insight magazine

Practice Perspectives | Spring 2020

Are You Ready to Fire Your Worst Clients?

Sometimes the best growth tactic is pruning the clients that are holding you back.
Art Kuesel President, Kuesel Consulting

As a growth consultant, it’s not often that you will hear me talk about walking away from business, but if you are serving too many C-, D-, and even F-grade clients at the expense of your A- and B-grade clients, that’s when the warning bell rings. If your time is consumed with smaller, fee-sensitive, low realization work, that means that your larger, non-fee-sensitive, high realization clients aren’t getting the attention they deserve. While it may still seem counterintuitive to shed clients when you’re trying to grow your business, there are times when firing clients actually facilitates faster and greater growth.

When I speak to partners about best practices in firing clients, I commonly hear comments like, “We aren’t afraid of firing clients,” or, “We fire bad clients all the time.” However, a light probe of these statements generally reveals that these were extreme cases where clients acted unethically or treated staff poorly. Though that’s certainly a good reason to fire a client, it’s not the concept we are exploring today. Having a comprehensive client evaluation program is about much more than getting rid of a few bad apples.

Why is this so important today? First, it’s incredibly difficult to find and keep great staff in today’s job market. When you build a strong team, you want them working on top-tier clients, period. Next, your firm is not the same as it was five years ago. Your larger clients have gotten bigger, while others have largely stayed the same. At some point, you will have upskilled your talent and firm to service those larger accounts, leaving the smaller accounts that haven’t kept up their growth to drag down your profitability and growth. Third, compression of the tax season is a common reason why some firms finally shed smaller and one-off clients. Serving a high volume of low-value clients is simply not the way a modern CPA firm can survive. Finally, profitability at our firms has been in a vise the last several years; technology, personnel, and overhead expenses are growing faster than revenue in many cases. You simply cannot afford to serve highly price-sensitive clients that generate huge write-offs while hoping to grow your bottom line.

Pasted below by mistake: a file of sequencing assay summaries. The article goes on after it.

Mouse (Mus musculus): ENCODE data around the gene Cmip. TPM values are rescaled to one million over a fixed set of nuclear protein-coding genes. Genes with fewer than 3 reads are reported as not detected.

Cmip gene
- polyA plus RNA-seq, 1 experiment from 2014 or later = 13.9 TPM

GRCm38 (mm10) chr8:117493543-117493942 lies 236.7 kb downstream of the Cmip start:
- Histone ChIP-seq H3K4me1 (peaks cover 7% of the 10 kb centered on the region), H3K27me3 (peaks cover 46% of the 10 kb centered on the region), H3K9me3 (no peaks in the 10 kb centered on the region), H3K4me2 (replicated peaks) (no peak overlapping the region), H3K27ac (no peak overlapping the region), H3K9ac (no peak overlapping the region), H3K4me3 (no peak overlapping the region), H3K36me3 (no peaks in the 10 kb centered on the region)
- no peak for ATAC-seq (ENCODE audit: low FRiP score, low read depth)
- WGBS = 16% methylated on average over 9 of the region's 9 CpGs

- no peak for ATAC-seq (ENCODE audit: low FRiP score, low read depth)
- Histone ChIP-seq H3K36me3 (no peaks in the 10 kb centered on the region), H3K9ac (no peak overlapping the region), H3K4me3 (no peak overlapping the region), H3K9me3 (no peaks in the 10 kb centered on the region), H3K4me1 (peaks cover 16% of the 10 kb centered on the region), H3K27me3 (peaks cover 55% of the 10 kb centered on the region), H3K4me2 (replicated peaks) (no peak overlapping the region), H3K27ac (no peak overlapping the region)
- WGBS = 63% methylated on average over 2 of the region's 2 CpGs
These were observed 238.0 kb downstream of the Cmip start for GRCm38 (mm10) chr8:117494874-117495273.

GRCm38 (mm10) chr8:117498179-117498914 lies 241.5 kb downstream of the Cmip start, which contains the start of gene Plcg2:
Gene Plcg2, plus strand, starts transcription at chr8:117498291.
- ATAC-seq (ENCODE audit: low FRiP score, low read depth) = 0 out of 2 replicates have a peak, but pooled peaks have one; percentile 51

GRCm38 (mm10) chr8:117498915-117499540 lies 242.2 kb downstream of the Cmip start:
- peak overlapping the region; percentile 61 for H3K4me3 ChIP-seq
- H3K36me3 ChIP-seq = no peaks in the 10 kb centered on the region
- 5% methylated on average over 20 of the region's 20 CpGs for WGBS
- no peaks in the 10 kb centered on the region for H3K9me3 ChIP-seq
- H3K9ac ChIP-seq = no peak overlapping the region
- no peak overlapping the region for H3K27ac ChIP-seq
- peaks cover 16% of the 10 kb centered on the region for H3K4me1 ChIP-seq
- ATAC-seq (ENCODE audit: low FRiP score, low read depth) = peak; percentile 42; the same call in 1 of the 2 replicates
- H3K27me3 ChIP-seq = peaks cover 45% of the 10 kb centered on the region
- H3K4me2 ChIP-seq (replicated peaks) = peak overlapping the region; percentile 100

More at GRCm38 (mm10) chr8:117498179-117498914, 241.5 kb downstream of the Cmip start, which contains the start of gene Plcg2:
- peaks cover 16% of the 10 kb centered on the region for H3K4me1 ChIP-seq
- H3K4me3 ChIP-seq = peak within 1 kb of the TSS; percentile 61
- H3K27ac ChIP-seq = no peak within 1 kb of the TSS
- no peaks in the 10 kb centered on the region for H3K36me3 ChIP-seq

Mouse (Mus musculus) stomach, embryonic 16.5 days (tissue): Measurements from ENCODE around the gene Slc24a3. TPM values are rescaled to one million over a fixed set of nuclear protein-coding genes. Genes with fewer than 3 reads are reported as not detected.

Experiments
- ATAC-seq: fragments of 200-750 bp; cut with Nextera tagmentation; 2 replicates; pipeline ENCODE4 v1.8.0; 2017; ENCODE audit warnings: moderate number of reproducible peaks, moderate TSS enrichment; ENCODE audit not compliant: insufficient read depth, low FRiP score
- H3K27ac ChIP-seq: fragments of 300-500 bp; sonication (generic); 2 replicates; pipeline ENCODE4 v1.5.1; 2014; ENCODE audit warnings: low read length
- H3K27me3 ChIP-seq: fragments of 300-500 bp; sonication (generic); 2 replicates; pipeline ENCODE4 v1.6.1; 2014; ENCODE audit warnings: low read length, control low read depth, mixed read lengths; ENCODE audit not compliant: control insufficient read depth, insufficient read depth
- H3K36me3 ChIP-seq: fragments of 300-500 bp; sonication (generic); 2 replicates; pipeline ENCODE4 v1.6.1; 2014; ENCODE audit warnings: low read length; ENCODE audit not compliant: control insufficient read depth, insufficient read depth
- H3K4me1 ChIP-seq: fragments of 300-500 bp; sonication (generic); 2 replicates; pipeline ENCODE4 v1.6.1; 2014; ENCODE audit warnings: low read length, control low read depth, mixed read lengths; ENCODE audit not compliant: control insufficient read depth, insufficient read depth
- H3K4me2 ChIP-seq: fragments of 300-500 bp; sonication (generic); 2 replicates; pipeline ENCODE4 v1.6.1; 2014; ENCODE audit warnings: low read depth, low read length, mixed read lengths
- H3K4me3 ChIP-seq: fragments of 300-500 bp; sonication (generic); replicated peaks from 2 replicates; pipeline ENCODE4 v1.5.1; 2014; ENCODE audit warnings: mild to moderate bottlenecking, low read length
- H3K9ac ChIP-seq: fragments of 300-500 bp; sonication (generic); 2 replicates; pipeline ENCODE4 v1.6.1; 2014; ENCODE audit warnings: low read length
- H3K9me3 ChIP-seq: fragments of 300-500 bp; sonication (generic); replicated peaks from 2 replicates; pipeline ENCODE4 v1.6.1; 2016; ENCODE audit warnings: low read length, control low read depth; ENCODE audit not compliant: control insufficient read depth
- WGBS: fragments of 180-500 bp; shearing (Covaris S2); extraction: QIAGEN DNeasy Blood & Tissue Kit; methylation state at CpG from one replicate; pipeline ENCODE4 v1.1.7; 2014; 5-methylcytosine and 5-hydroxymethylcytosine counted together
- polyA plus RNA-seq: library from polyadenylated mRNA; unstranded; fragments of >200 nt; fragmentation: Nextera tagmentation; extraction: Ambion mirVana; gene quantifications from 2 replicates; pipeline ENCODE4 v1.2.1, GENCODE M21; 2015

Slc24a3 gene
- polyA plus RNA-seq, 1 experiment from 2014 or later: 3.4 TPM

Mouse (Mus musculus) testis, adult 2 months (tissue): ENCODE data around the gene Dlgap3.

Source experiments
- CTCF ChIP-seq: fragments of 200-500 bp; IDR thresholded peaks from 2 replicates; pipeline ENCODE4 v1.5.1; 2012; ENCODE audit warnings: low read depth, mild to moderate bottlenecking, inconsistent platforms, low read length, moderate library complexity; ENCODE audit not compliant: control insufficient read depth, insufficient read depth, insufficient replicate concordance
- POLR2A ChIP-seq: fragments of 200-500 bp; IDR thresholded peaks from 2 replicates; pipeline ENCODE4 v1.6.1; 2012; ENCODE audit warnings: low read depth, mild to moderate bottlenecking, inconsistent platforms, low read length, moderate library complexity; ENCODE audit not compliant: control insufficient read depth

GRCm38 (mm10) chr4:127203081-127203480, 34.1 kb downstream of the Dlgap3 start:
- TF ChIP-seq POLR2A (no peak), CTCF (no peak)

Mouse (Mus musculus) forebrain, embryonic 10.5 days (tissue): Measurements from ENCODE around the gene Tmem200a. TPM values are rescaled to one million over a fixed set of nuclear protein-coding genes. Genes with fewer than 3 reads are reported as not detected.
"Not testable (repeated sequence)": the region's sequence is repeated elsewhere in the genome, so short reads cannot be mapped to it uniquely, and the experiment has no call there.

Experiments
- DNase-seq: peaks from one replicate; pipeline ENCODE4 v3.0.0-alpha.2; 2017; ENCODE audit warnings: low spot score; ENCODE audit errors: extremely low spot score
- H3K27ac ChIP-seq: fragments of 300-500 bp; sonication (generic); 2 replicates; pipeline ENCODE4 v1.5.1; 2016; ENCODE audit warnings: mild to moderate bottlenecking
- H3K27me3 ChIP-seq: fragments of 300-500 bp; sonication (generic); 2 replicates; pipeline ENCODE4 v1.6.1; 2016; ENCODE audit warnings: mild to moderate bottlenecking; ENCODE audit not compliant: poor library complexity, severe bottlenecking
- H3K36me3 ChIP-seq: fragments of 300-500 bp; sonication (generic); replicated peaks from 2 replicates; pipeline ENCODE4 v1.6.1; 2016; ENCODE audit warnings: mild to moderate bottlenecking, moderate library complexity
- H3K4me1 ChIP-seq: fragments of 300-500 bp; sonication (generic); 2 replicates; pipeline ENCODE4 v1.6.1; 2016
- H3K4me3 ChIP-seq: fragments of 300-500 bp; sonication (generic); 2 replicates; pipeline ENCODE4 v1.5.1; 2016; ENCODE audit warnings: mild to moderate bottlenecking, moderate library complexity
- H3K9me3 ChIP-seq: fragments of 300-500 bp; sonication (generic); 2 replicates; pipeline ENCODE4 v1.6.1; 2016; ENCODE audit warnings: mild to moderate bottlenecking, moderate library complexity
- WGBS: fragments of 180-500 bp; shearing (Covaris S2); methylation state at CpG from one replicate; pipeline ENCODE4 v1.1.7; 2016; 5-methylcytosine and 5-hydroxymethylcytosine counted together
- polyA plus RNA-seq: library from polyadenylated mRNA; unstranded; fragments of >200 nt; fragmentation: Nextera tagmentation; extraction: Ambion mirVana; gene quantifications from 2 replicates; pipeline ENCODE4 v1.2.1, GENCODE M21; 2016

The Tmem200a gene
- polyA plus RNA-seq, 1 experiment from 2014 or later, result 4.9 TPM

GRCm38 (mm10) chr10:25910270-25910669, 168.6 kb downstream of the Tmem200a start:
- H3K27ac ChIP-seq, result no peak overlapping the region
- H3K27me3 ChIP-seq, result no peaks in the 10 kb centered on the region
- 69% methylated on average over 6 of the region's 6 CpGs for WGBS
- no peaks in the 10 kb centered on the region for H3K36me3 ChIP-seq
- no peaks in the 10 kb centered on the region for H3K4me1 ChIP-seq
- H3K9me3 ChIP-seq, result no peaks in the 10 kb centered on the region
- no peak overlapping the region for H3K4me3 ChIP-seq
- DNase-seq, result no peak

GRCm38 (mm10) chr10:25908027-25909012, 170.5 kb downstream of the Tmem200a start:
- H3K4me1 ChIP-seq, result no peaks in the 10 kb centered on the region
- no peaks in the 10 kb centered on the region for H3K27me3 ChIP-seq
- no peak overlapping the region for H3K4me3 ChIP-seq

So, what does a comprehensive client grading program look like? It’s a simple matrix that allows you to assess the quality of your client relationships. You will want to consider the following aspects for each of your client relationships:

1. Fees: Does the client meet the minimum fee threshold set by your firm? If you don’t have a minimum fee, perhaps you have been increasing your starting fee over the years and some clients have never caught up.

2. Realization & Payment History: Are you making a minimum of 80 percent realization on the client? The average realization rate for firms hovers around 85-90 percent. Do they pay on time or are they often beyond (or way beyond) your terms?

3. Number of Services Utilized: Is this a tax return-only client or audit-only client, or do they also buy other services like tax planning, business valuation, consulting, etc.? Statistics show that clients who buy only one service have much lower long-term retention rates than clients who buy multiple services.

4. Growth Trends: Is this client growing, maturing, or declining? The economic phase of the client can give clues to their future profitability and retention.

5. Referral Power: Does this client serve as a conduit to other connections and clients? Are they making introductions and referrals for you? A client that helps you make connections and makes referrals for you is extremely valuable.

6. Ease of Working Relationship: Does the client treat your staff well and avoid pushing ethical boundaries? Are they pleasant to work with? If not, your staff will not like interacting with these clients and over time you may lose valuable employees.

You will note that the first three criteria for evaluation are largely objective, while the last three criteria are more subjective. That means no matter how scientific you want to be, you will never fully remove emotion and subjectivity from your client evaluation process. But, overall, this type of evaluation will give you a good idea as to which clients should be fired.

A good target to consider is 10 percent forced attrition per year, meaning cull the bottom 10 percent of your client base annually. Realistically, though, you can expect a strong argument from your partners against firing low-grade clients, as some of these clients are bound to be friends, relatives, and long-term relationships that escape the rationale of this kind of an exercise.

When you consider all the reasons why firing clients makes sense, you may be nodding yes more than you are nodding no. Just remember that every dollar of revenue is not created equally, and the dollars earned from serving low-grade clients at the expense of your high-grade clients may well not be worth it.

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